Apr. 16, 2008 Changing the prices on supermarket shelves often involves a lot of running around for the employees. A new system of networked displays enables prices to be updated quickly and at any time from a central computer.
Sometimes you get a pleasant surprise at the checkout: T-shirt, camera or chocolate cost less than the price advertised on the shelf. Occasionally a product turns out to be more expensive. The few sales staff in electrical shops, DIY stores and supermarkets are usually overworked, and have very little time for updating the price tags on the shelves. Electronic displays are no easier to handle: If the price changes, the flash memory cards in the appropriate display have to be replaced.
In future, a networked electronic display system will save employees the trouble of running around to change price tags – and customers will be spared the surprises. Researchers at the Fraunhofer Institute for Microelectronic Circuits and Systems IMS in Duisburg have developed these networked displays in collaboration with a commercial company, renzel media. “The store manager can quickly and easily change the prices on the displays via a central computer in the office,” explains IMS team leader Hans-Christian Müller.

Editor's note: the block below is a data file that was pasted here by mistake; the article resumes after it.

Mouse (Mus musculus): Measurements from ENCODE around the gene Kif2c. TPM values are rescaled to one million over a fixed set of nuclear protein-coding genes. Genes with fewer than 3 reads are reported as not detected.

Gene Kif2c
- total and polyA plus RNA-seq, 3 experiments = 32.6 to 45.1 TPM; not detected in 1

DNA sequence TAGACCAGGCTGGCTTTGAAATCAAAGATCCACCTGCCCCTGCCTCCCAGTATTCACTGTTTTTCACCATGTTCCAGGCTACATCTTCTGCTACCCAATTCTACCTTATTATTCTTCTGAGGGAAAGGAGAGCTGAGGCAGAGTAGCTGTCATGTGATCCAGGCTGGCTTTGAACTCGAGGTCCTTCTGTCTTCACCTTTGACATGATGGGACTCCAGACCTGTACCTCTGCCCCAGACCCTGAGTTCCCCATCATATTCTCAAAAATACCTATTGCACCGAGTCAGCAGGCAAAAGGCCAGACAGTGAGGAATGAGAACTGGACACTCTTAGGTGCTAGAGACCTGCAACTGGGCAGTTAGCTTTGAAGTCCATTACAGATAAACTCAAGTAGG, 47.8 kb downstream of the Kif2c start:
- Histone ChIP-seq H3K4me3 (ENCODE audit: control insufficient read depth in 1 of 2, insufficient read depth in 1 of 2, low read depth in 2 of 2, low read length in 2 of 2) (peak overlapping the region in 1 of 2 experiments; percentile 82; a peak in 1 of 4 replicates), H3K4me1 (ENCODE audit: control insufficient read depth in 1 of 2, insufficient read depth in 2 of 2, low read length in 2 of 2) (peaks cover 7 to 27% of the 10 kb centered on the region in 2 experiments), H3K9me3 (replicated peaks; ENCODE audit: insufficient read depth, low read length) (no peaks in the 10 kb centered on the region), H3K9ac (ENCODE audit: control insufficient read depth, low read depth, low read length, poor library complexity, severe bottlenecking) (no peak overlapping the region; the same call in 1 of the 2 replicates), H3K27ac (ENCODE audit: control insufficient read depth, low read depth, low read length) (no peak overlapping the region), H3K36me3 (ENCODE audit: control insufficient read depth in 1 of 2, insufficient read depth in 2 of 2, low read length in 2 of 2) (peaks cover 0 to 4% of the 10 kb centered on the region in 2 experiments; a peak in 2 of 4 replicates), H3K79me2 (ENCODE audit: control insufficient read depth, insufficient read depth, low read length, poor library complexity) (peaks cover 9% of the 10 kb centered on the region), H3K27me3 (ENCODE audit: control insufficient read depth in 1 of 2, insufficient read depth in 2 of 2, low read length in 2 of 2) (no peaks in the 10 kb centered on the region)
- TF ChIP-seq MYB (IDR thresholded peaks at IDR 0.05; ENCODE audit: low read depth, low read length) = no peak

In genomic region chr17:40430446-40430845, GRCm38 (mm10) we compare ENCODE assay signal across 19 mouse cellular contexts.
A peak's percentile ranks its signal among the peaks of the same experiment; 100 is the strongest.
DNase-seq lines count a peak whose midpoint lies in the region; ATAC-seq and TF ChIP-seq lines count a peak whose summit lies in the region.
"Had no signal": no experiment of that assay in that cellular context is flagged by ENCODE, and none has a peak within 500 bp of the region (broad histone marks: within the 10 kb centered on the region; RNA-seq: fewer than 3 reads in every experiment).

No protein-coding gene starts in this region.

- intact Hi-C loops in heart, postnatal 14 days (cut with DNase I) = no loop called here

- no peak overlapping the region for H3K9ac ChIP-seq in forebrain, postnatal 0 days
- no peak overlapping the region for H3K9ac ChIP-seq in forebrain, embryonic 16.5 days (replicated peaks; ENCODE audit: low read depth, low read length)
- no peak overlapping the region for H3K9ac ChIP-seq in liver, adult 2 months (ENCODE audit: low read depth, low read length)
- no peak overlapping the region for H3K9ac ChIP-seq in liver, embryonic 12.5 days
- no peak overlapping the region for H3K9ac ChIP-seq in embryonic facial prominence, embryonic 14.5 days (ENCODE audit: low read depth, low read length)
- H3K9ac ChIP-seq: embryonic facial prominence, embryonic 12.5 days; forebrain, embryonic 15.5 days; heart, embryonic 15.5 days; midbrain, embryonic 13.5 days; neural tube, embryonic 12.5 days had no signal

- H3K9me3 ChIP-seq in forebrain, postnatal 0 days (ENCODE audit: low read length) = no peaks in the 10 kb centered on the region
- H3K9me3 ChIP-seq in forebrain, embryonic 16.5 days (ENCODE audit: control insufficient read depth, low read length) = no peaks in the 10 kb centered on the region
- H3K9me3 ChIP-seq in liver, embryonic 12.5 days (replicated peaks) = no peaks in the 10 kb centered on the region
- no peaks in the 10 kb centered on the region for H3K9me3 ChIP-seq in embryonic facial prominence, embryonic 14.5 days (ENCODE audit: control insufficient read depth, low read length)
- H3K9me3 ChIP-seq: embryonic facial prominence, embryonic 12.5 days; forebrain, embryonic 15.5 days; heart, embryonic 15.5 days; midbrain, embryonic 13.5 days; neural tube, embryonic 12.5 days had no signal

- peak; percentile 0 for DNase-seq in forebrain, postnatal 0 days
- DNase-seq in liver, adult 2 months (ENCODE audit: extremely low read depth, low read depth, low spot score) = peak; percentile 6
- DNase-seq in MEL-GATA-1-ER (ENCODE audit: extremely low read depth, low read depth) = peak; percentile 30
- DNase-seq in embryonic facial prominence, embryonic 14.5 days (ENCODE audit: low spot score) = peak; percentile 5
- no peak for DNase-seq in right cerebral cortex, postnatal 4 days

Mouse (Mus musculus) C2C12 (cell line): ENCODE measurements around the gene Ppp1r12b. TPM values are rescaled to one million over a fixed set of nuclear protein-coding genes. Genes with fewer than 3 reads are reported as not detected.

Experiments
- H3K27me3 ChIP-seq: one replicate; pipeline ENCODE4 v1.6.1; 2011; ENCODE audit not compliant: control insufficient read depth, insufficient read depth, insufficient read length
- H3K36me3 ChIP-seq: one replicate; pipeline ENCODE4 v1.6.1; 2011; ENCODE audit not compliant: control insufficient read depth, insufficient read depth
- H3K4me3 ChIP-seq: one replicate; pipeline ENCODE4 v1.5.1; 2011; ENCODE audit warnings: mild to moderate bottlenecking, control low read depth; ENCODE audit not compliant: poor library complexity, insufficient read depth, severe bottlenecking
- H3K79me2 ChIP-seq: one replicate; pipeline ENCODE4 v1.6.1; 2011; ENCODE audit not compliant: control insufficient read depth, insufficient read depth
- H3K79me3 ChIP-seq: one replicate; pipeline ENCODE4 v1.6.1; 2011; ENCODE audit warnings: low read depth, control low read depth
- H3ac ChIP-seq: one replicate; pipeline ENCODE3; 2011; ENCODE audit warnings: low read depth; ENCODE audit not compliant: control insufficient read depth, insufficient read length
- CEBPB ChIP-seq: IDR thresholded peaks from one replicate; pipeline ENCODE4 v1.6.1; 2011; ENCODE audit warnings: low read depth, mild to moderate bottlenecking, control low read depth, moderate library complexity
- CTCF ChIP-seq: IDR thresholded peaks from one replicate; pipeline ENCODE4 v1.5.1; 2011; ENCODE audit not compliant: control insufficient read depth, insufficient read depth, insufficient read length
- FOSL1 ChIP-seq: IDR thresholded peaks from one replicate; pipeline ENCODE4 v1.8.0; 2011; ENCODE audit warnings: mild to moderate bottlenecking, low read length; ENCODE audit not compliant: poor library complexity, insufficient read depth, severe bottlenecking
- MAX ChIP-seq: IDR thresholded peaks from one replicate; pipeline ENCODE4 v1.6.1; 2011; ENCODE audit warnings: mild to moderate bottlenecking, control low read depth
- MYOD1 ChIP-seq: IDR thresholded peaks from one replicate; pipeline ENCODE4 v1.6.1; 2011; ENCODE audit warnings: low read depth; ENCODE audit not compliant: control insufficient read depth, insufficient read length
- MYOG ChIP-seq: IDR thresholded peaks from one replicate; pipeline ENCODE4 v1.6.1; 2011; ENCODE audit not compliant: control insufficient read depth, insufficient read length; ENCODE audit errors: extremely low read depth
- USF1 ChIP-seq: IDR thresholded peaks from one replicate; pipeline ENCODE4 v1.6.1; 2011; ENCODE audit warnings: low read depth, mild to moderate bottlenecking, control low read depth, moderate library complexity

“To make this possible, we have integrated a receiver in each screen. Each display can be separately controlled via a transmitter in the central computer.” If strawberries are on special offer, for instance, the store manager only needs to copy the file containing the new price into the main directory – and the price displayed on the strawberry shelf is instantly updated. To ensure that the price is changed on the correct display screen, the name of this file is the numerical code of the appropriate display. The software for creating the price tags is part of the package delivered by renzel media.
The computer splits up the image to be displayed – such as a punnet of strawberries with the respective price – into small data packages which it transmits to the receiver. The receiver pieces the image together again and displays it. If a data package is lost during the radio transmission, the receiver automatically sends a query to the transmitter, and the missing package is sent again. There is a good reason for these data packages:
The displays only have a very small processor so that they can operate with a minimum of energy and do not generate too much heat. “This means it is even possible to use tightly sealed casings, which is an advantage in certain places where displays are installed – for instance in refrigerated shelves where moisture is unavoidable,” says Müller. The prototype of the networked display system with 25 displays can be seen at the Hannover Messe in Germany on April 21 through 25. The researchers are now planning to scale up their development for serial production.
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